Absolutely. We really need to change a lot of things in this country. I’m a huge supporter of President Obama and Michelle, and I agree more with the issues that he has put forth than I do with Mitt Romney and some of the things he’s come out and said. I am getting more in the political realm of things right now. I’m passionate about this country being better.
You have two albums in the works.
I’ve been working on an R&B project, and I’m also working on a dance project. We split it up and have a party album and one album you can chill to.
Are you seeing changes in dance music today?
It’s gotten so technical and techno-sounding that we’re kind of losing the soul. When I thought of dance music, I always thought of big voices and big choruses, and now I think it’s changing and becoming more about instruments and sounds and ear candy than it is about melody and the beat. It’s too generic now. Five or ten years ago, when you heard a record, you knew who it was. You could make a distinction by the way it sounded, so I would like more [melody and soul] to be put into a record.
Are your gay fans starting to look different, or have they been consistent over the years?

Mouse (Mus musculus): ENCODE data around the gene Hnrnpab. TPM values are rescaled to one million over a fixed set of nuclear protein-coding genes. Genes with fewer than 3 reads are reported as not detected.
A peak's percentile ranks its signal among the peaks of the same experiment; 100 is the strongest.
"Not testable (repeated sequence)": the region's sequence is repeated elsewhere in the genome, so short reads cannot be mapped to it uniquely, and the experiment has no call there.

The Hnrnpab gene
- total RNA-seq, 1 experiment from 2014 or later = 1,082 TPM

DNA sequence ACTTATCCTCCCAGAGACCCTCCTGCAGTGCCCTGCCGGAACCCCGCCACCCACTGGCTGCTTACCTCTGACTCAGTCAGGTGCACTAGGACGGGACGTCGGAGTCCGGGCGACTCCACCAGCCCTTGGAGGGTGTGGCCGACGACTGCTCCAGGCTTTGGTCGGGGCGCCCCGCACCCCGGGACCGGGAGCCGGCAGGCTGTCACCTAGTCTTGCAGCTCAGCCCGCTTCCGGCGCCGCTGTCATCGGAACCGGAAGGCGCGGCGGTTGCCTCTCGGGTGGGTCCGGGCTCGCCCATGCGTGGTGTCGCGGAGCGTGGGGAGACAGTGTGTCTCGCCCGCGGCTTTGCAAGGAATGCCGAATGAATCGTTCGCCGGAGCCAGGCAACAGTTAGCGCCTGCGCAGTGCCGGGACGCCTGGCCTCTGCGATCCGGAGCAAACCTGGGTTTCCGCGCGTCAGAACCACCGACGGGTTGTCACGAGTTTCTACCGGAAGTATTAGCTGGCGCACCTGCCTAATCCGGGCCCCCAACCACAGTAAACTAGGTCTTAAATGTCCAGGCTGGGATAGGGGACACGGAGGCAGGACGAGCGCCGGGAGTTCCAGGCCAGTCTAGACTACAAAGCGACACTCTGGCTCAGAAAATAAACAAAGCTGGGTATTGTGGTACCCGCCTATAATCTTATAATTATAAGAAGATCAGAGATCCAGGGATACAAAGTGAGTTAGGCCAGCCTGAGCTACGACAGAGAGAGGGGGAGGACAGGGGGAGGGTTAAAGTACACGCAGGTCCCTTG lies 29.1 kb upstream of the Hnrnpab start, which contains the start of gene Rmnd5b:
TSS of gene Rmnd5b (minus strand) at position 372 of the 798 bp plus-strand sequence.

The fan base is more spread out. It’s gotten bigger. I’m starting to see a wider range of dance fans now. I’m seeing young high school kids now, rocking out to a Pride party, and I’m seeing less of the older ones. But it depends on the party. I found that the Pride events this year were more family oriented. You see a lot more families in general; it’s more of a festival than a Pride party. It’s just a generational shift for the older gay audience. I’m skewing younger now. The fans that would listen to me in the nineties don’t want to be in that frenzy and that crowd.
Have you been to Houston before?
Yes, I’ve been to Houston. I’ve always been in and out, but I’m gonna be there for two weeks at the Hobby Center doing Jekyll and Hyde. I’m looking forward to eating at some great restaurants, because I’ve had some good food in Houston. I’m a foodie.
What: Jekyll and Hyde
When: October 10–21
Where: The Hobby Center, 800 Bagby St.
Tickets: start at $24
Info: 713/558-TUTS (8887) • tuts.com
[email protected] Post-Show Cast Party:
Thursday, October 11
A post-show, cabaret-style event at Artista Restaurant for TUTS’s LGBT friends. Guests get a special treat as Deborah Cox stops by the fete to greet [email protected] patrons. Visit tuts.com/out for more info.
TUTS Offers Master Class:
Monday, October 8
Zilkha Hall at the Hobby Center
Multi-Grammy and Tony Award-nominated composer and producer Frank Wildhorn dialogues with TUTS’s Artistic Director Bruce Lumpkin for a Master Class, 3–5 p.m., about the history of Jekyll & Hyde, the show’s musical themes, originality, composition, structure, and connection to other Wildhorn musicals. There is a 30-minute Q&A at the end of the master class. Those attending the class can return for the Vocal Intensive, 7–9 p.m., featuring six pre-selected candidates and Wildhorn. The candidates have fifteen minutes to sing in front of Wildhorn, followed by a short critique. Tickets start at $150. Visit tuts.com/events or call 713/558-TUTS (8887) to purchase tickets. More info: tuts.com.
David Goldberg is a regular contributor to OutSmart magazine.